I found the vinyl revival underwhelming... until I made one effective system upgrade

Vinyl's resurgence continues apace
(Image credit: Dids from Pexels)

This year, I joined the vinyl revival. I know, I'm only a few years behind. But, you see, it's sort of a second coming for me (if you don't include the first time round – I'm old enough to have started my music-listening journey in the pre-digital age).

Let me explain myself. Around a decade ago – long before I joined the What Hi-Fi? team, and so was relatively naive as to what actually made hi-fi work – I bought a brand new system of separates that included a turntable, the first I'd owned since the mid-’90s when CDs replaced records in my principal listening habits.

The year I bought this new system was around the apex of vinyl's resurgence, and I excitedly got my new kit set up and brought my boxes and boxes of old records down from the attic to play on my then-new Marantz TT5005 deck. 

It was a blast of nostalgia, seeing those beautiful foot-square record sleeves with their amazing artwork, including an original Led Zeppelin 3 with its spinnable inner wheel that changed the album art. Ooh, and that original 'floppy disc' Blue Monday 12-inch (okay, I'm just showing off now). I've always loved my records, and it was just as thrilling putting the needle on the record in time-honoured fashion, listening to the crackles and pops as the album started up. And trying to convince my children that this was what music was all about – an album played in the order its creators intended, with two distinct sides (or more); priorities that were already obsolete to younger generations randomly streaming or listening to MP3s on shuffle.

New albums were duly bought from Bristol's amazing but now sadly no-more Rise Records, providing another warm wave of nostalgia for the pleasure of leafing through album sleeves in a bricks-and-mortar record shop.

Fade out


(Image credit: Future)

Then, over the months and years, the 'novelty' of vinyl just wore off. Convenience won out; by and by CDs returned, MP3s were back via the iPod, and then streaming from a smartphone became my go-to source. And the vinyl, though remaining on display in my music listening room, got largely overlooked once more.

Why? Because the most crucial aspect, the sound, was to my ears just… okay. That famous 'warmth' that I'd heard so many wax lyrical about, seemed no match for the clarity and forthrightness of the CD, and I dismissed it all as squinting back in time through rose-tinted specs to a younger me at the door of Jumbo Records in Leeds as it opened on the day of Nevermind's vinyl release.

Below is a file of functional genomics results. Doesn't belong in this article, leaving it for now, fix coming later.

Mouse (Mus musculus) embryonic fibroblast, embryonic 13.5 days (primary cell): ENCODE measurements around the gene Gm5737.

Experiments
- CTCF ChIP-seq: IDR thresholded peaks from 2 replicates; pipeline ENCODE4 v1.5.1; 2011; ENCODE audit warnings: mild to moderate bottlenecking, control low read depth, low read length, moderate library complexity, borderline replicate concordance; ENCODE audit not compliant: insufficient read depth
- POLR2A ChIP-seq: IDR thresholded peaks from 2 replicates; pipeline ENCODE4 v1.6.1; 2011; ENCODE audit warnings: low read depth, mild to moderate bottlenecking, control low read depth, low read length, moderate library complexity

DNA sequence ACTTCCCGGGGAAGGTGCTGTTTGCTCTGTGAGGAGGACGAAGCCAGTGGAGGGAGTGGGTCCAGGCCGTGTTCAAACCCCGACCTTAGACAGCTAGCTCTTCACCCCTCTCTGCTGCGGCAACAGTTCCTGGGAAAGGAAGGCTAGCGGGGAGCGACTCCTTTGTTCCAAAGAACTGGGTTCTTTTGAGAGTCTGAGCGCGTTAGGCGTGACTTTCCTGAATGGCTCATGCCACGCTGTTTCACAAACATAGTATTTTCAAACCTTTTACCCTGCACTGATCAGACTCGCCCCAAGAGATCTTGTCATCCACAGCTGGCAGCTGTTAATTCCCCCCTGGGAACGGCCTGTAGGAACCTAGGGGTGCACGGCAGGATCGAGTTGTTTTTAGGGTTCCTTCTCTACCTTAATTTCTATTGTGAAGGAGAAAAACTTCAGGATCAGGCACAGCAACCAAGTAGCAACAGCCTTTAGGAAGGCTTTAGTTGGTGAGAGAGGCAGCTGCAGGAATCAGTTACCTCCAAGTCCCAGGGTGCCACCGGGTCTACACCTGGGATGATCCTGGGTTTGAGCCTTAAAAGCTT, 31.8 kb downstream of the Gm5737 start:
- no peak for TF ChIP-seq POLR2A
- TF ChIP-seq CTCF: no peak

A new spin

Downstairs in the third room at The Vinyl Whistle

(Image credit: The Vinyl Whistle)

And then, this year, I made my first upgrades to my system in quite a while, this time armed with the knowledge I've now acquired as a What Hi-Fi? team member. The main new component in my new system is the well-specced and affordable Arcam SA10 integrated amplifier (pictured below). All the digital and analogue inputs I need? Check. Good looking industrial aesthetic? Check. Phono stage? Check. Then I added some lovely, clear Wharfedale Diamond 12.1 standmounters… but this time I didn't rush to buy a new turntable, because in my mind, still, the sound from vinyl wasn't really anything special. Or so I thought.

Plumbing the Arcam in, listening to all sources through it and hearing improvements across the board, I duly tested the turntable. It made a horrible noise, and realisation dawned. My old, clearly more basic Cambridge Audio amplifier did not contain a phono stage; instead the Marantz deck's built-in phono amp had been struggling with the heavy lifting this whole time – and was now clashing with the Arcam. 

I hadn't really thought to check the specs of my outgoing amp, and at the time I bought it I did what a lot of people have done, I'm sure – which is to go into Richer Sounds, listen to some kit in their test room (as I recall, I only listened to CDs during testing) and take the sage advice of the lovely Richer Sounds folk as they put together a budget-appropriate set-up for my needs. One of those 'needs' being the ability to play vinyl, but not necessarily to play vinyl at its best.